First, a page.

Meal prep Sunday on a Monday, still my jam. It makes my life through the week a million times easier. Are you a meal prep fan?

Sunday, January 28, 2018

bullet journals and me

So bullet journaling. Yep, I drank the kool aid. For me though, it really is a total game changer. I am not going to show you my lay outs. Sorry gang, no bujo porn here. Mine are 100% completely utilitarian and 0% pretty. Don't get me wrong, I love a pretty bujo (oh yeah I totally use all the lingo) layout. I obsess over them even. Half my instagram follows are bullet journalers, the other half remains food, bakeries and restaurants, so don't worry, same old Shanny here. My only attempt at pretty is some ink joy pens, fine line markers and an assortment of highlighters.

I had heard about bullet journals a lot around the net, as I am sure most of you have as well. It's right up there with being a vegan and/or into crossfit/orange theory fitness. If you're hooked you want the whole world to know. I didn't full appreciate what a bullet journal was or how to make it an effective tool in your life. The very first article I read that made this whole craze make sense was this one.

Yes, we already have a huge calendar on the fridge. That is more a whole family tool. Lets everyone know what is going on and coming up for the month and months ahead. A quick glance can tell the kids which weekend Dad is working. Or Mom who's pay week we are at. Who has a late night at school, who has a meeting, who has a dentist appointment. All that fun busy family stuff.

Yes, I have a calendar on my phone. Which is a carbon copy of the one on the fridge. It's an on the go version. So when I am out and about and someone says are you free next Tuesday for such and such I can give them an answer right away.

Both of those are very effective organizational tools that I use on the daily, but they weren't quite cutting it. I have tried many things to help get me more organize. I mean, we fall into what can be described as a fairly typical dynamic of me, the mom, being the family CEO, which I am happy to do, but it is easy to lose yourself in that role. As I have gotten older (and far cooler if you are asking me) and my kids are getting older and requiring less of me in a hands on type of way. They feed, clean and dress themselves now. Heck sometimes they even feed me! That hands more free time back to me and I am attempting to fill it up with a lot of super fun and pretty cool things.  The problem was, I was feeling disorganized and with not enough time to get to all the things I really wanted to get to. Obviously the very most important and time sensitive stuff got too, but a lot of other stuff would slide to the wayside. Things like laundry, dusting, yoga, drinking enough water and washing my own face. Not to mention, just a general half assing of a lot of things.

Enter the bullet journal. I use a standard lined notebook, because that is what I had on hand. I list my daily, must do items across the top, things like drinking my water, getting my steps in and taking my supplements. The "to do" lists changes daily with things like emails I need to answer, 30 minute walk with my walking buddy, social media posts for our charity group, a plan to do a face mask, change the sheets or write this blog post. Writing these lists helps me to better organize my plan of attack. I have an easier time stringing tasks together in the most efficient pattern. It also encourages me to tackle these little tasks that I might set aside because I have to leave the house in 30 minutes, even though the task will only take 6 minutes to complete.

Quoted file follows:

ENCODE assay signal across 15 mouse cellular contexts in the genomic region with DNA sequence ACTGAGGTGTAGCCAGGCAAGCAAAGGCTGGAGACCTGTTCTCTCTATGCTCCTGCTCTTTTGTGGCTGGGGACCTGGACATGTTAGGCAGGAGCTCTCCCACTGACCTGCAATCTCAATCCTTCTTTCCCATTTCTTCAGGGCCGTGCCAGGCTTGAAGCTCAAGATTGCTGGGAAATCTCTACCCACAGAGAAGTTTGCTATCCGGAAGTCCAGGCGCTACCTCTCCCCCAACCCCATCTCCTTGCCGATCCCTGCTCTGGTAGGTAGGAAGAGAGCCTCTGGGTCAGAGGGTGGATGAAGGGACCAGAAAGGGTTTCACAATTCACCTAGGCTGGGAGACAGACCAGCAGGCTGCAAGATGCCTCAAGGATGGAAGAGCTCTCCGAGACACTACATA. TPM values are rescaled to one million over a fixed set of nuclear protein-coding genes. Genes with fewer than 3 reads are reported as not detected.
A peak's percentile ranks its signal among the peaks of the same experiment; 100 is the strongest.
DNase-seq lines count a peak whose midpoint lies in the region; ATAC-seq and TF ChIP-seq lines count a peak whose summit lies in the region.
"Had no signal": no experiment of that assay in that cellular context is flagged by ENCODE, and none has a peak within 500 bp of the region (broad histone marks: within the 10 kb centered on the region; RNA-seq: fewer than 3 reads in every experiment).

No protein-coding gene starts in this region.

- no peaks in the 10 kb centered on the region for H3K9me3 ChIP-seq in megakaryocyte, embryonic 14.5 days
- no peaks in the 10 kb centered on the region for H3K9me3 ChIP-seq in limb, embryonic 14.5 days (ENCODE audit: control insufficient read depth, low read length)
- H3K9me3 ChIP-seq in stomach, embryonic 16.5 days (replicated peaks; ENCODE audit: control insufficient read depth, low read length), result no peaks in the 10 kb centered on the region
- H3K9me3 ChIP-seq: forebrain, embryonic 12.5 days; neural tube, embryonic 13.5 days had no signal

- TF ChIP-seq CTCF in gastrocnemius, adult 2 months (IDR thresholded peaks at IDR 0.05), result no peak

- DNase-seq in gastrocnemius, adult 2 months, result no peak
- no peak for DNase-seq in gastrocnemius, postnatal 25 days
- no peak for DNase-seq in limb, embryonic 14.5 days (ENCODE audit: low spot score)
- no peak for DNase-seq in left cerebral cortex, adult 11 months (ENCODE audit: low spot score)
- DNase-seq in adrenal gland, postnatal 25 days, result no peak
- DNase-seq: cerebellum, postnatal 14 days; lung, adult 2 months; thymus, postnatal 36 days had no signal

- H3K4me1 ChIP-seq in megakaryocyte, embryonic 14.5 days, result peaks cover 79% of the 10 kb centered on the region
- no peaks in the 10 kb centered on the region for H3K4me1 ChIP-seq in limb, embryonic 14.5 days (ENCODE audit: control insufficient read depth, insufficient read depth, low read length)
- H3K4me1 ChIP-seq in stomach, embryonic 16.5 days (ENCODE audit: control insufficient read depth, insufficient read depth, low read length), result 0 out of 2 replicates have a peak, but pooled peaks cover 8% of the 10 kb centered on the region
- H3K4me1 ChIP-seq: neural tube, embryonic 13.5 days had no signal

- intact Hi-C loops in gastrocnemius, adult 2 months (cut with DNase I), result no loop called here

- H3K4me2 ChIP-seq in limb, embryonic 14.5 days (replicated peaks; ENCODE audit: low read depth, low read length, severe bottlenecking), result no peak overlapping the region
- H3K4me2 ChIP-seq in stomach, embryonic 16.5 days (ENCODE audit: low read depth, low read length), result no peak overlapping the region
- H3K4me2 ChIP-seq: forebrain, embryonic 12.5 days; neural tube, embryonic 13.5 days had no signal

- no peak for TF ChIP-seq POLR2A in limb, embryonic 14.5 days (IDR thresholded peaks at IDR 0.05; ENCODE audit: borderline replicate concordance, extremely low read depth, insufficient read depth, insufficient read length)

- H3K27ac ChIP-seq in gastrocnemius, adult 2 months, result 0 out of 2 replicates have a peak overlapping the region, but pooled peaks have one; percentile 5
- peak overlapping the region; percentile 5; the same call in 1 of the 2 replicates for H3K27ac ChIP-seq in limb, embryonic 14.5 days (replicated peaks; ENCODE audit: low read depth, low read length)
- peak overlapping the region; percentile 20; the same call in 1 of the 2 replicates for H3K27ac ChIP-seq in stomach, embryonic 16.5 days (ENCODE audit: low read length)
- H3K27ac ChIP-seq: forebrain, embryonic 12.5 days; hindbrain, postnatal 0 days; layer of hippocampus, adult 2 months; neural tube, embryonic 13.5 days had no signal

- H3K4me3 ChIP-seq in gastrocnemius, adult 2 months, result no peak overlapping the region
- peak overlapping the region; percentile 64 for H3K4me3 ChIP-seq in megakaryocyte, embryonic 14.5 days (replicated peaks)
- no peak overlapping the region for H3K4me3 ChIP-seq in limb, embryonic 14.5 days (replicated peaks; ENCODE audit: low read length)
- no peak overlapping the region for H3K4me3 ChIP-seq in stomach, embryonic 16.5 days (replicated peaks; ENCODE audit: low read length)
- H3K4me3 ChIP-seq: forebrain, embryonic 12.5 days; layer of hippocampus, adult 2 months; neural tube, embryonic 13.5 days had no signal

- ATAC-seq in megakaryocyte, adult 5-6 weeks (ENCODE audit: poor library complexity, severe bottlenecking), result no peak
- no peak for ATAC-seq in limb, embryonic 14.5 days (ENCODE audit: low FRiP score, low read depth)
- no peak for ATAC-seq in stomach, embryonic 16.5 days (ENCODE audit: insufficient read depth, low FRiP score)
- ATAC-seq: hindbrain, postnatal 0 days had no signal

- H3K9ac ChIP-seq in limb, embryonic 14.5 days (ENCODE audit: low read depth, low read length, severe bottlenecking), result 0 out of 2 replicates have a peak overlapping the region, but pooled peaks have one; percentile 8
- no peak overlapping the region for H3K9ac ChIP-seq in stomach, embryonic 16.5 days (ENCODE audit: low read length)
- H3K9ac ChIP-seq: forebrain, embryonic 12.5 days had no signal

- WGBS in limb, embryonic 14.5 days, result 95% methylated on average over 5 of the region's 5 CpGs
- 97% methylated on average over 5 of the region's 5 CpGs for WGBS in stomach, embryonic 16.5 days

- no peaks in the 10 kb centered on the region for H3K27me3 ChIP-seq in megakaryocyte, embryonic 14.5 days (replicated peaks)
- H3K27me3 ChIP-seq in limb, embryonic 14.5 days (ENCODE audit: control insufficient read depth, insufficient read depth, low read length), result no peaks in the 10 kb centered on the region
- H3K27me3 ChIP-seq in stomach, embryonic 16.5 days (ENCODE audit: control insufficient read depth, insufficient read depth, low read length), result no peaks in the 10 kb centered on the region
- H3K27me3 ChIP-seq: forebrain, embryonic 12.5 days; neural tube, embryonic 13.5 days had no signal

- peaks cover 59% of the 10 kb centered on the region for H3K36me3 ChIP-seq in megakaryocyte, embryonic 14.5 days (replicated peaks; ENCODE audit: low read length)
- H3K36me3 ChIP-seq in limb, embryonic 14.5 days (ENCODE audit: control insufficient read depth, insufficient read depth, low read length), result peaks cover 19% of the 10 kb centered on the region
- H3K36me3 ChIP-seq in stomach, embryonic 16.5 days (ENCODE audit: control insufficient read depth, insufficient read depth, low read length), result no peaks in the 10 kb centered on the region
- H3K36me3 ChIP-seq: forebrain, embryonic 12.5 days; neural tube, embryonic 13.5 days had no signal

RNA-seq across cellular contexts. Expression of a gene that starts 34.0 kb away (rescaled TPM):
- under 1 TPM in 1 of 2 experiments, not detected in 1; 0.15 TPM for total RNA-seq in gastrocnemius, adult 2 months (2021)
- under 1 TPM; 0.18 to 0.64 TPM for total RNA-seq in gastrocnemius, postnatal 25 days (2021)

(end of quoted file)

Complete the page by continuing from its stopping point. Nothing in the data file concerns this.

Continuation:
I am not going to lie, I do slide right off the band wagon from time to time. When things get extra hectic around here, it's usually the first thing I stop focusing on, which is a total mistake and I always regret it because I less feel like I get less accomplished and that just makes me angry. So my goal for 2018 is just to be better with it. Anybody out there drinking the bujo kool aid?

Sunday, January 14, 2018

sunday randoms

Hey guys! Does this thing still work. More importantly, I guess, does anyone care anymore? Don't get me wrong, this isn't a poor me statement. I don't want you out there saying, look at this asshole, she took a million year break and now she's whinging that no one is reading. Nah, I just mean the bottom really fell out of blogging. Didn't it? Oh, it's just me? Weird.

I guess I could write a few paragraphs about where I have been and why I took the break, but really.... see paragraph one. Nobody cares. Totally not trying to garner up any sympathy, it just truly doesn't much matter. I did it, it's over. I'm back. Maybe. Who knows how long before I get distracted again.

Too be honest I have been super busy getting insta story famous. It's totally happening too. I am pretty popular with the 12-15 age group. That live in my house. It actually started out as a joke with a child person who lives here with me, but I am actually having a lot of fun with them and my partner in crime has been (surprisingly) willing to take part in these stories, so there's that.

Guys, I have totally become addicted to many many new things in the million years since we last spoke. Things like Sweetlegs. I was going to blame Auntie KK for that, but dudes I ain't even sorry about it. They are a dream. And like my dear friend ML says, those are happy pants and really, who doesn't want to put on happy pants?

Also bullet journaling. Oh yeah. Big time. Total game changer. In fact the only reason I am writing this right now is because I put it in my bullet journal.

Also pretty busy watching Comedians in Cars Getting Coffe, The Crown, Bob's Burgers and Stranger Things. I am so behind on all of them. Unlimited Internet is a thing that needs to happen here.

One last also, read a couple of enjoyable books by Jojo Moyes, no not those ones (Me Before You or the other way around, whatever it is), but The Last Letter From Your Lover and The Girl You Left Behind. Can recommend.

What have you cats been up to?